Wednesday, June 01, 2005

Sleight of mind

Until I read the Dawn Patrol today, I hadn't heard of this guy or his amazing million dollar challenge.

The propriety of his offer to the Smithsonian is covered by Dawn's whip-smart commenters; I'm more concerned here with the challenge itself: "a one-million-dollar prize to anyone who can show, under proper observing conditions, evidence of any paranormal, supernatural, or occult power or event."

Now, a professional magician is in on the joke, so to speak; that's why they call them magic "tricks". And this may be Randi's greatest trick of all, because the offer and the concept are both nonsense.

From his point of view, any unexplainable phenomenon is simply a trick whose secret isn't understood yet, much like sawing a lovely assistant in half. The reasoning is very simple - we used to think the skies were a crystal dome until we made telescopes; we used to think people had humours or demons until we discovered medicine. Like the Cottingly fairies, a simple investigation will expose the deception. Therefore all paranormality may well be divine fakery, the sleightest hand of all.

That naturally brings up the big question - in that case, who is the Magician? A trick presupposes a trickster; to trick on a cosmic stage, one needs a suitably-scaled being.

The second problem is with the offer itself. "To date, no one has ever passed the preliminary tests," the site says. Q.E.D. But how should one even start to go about this business of testing, naturally, a thing that is not natural? A paranormal event is by definition outside the realm of science, the very thing Randi demands must measure the event. It would be like using a ruler to measure the hours or listening to a color. The moment the event becomes duplicable, it becomes scientific - and Randi can then conveniently explain that it isn't supernatural and therefore he doesn't have to pay up. (Q.E.D.)

Incidentally, the Intelligent Design folks are prone to the same base assumption as Randi, and go about answering it the precise opposite way. The Magician is, in fact, a Divine Clinician. Everything He does proves that He is, and they are just as determined as the skeptics to eventually explain it all. They are trying to photograph the fairy. In succeeding, they may inadvertantly prove Randi's point - if it's measurable, it's natural, and his faux-challenge remains unshaken.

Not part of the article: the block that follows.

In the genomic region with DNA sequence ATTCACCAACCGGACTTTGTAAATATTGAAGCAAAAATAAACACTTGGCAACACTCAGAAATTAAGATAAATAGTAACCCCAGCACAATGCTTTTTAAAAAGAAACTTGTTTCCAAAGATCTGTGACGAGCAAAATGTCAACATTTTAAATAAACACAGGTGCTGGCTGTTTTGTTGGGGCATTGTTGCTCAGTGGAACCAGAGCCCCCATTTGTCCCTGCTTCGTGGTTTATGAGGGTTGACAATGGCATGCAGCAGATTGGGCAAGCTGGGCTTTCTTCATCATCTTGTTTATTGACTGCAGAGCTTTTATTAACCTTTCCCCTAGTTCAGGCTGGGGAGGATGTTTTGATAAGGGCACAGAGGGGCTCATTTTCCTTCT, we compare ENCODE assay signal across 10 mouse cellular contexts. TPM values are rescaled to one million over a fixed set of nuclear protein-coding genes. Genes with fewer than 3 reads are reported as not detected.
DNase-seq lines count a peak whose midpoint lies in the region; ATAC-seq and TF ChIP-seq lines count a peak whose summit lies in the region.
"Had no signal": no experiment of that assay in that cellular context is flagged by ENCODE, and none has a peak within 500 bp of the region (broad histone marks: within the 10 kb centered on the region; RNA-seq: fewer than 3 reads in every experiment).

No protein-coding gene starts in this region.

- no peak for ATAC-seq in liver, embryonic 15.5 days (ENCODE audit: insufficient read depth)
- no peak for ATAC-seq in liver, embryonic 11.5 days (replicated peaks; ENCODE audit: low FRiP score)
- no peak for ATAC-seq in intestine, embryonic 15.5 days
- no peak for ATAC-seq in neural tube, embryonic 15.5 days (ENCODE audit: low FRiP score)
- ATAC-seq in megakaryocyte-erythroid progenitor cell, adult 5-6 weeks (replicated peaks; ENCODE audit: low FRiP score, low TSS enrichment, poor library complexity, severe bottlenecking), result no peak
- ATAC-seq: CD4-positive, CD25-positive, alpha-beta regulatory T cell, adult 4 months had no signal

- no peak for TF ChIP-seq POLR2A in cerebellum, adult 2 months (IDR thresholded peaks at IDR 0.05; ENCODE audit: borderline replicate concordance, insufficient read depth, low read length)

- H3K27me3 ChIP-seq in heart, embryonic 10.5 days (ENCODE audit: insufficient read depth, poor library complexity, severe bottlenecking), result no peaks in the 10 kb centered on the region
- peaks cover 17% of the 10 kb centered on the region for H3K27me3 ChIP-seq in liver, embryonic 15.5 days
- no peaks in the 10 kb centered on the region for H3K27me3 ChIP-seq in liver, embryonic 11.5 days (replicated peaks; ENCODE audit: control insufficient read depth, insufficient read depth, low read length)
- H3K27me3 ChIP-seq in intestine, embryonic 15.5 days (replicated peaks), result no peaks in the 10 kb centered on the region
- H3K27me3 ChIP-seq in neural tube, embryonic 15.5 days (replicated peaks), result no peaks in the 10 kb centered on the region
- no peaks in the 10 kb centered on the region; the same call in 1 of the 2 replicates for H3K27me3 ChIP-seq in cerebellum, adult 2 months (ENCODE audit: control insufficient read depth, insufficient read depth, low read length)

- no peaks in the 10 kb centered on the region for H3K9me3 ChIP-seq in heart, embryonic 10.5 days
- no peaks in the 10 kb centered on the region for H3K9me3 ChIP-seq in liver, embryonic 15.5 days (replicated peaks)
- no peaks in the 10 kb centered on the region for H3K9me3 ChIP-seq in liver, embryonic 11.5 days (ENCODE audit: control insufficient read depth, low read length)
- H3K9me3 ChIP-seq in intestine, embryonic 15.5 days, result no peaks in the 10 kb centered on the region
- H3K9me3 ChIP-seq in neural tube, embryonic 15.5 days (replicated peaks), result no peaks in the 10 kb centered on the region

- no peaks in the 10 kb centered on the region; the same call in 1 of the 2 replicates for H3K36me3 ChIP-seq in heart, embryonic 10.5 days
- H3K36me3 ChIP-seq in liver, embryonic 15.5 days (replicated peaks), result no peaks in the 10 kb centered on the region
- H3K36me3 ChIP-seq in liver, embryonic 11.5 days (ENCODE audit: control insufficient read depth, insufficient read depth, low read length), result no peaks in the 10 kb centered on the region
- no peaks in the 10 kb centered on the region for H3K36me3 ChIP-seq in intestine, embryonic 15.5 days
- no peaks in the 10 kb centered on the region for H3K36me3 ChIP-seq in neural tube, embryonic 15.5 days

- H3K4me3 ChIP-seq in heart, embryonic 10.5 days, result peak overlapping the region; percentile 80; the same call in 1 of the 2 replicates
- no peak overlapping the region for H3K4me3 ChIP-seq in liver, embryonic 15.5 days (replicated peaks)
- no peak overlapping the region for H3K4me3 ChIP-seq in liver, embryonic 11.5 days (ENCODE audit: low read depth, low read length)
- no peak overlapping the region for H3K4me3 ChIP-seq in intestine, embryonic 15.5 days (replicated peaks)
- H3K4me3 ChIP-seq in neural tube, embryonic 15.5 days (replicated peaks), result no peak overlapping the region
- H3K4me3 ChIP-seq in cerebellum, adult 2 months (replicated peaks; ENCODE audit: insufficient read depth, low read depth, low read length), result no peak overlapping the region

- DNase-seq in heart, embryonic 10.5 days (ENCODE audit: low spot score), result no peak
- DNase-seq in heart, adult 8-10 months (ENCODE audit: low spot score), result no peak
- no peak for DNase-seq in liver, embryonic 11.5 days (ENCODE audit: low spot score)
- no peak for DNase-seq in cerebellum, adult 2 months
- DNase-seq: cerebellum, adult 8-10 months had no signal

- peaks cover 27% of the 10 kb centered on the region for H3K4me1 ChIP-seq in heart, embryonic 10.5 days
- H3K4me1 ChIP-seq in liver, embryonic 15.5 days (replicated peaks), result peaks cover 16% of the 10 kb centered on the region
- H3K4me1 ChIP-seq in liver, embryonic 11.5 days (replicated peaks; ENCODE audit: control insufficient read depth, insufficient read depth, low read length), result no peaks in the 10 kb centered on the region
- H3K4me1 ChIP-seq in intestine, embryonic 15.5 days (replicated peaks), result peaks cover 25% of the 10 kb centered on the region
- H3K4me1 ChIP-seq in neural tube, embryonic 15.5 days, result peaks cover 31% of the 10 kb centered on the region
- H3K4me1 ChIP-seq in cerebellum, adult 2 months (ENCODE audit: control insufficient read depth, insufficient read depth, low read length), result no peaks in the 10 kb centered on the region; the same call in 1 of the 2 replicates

Either way, there's no magic left for us. One man claims that it is all smoke and mirrors, and the other claims that the smoke and mirrors are in fact magnificently made. One tries to disprove everything, the other tries to prove everything.

I have run into the same problem, on a vastly smaller scale. As you may know, I write stories with Laser Beams, and one protest I run into a lot is that such things aren't serious. Perhaps not. But the only two solutions offered to me are preposterous. The first? Stop wasting my time writing and settle down to a reasonable pursuit. (It's actually quite funny to hear my well-meaning baby-boomer elders say that.) The second? Write prosaic, "deep" modern novels about people's neurotic little problems - make the world of imagination itself as small as the world of fact. I've read a few of these. Trendy, bitter leftist Jane Smiley wrote a dandy called Moo, recommended to me as a sensible alternative to Lord of the Rings; "That's not literature," my critic friend sniffed. Friends, after reading Smiley's miserable tome I guarantee you that fifty years from now most of her own family won't even remember a word she wrote - but LOR will last forever. I may as well follow the first advice as write a book like hers.

Or I can go ahead and write up all the Laser Beam stories I can because I enjoy them. And that isn't just the answer to my problem, it's also the answer to Randi's challenge. He says I have to duplicate a paranormal event under observation to claim my million; I say that the magician saws the same damsel in half five shows a week, and he doesn't earn nearly that much. Doing it again is no proof. And for the truly amazing things, demanding them again is crass and ungrateful. Could Randi himself be duplicated under identical conditions? He is himself a great work of imagination. And the ID folks are so busy with fluid dynamics that they sometimes fail to notice that water flows. It also burbles, rushes, ebbs, chatters, runs, swirls, dances, and pours.

Our mind is a tool, and not always the best one for the job. Our hearts serve us better when it comes to knowing what is, and is not, magic.

UPDATED - Joel of chezjoel strikes with some pertinent commentary. You should read all the comments, especially the entertaining troll dancing.

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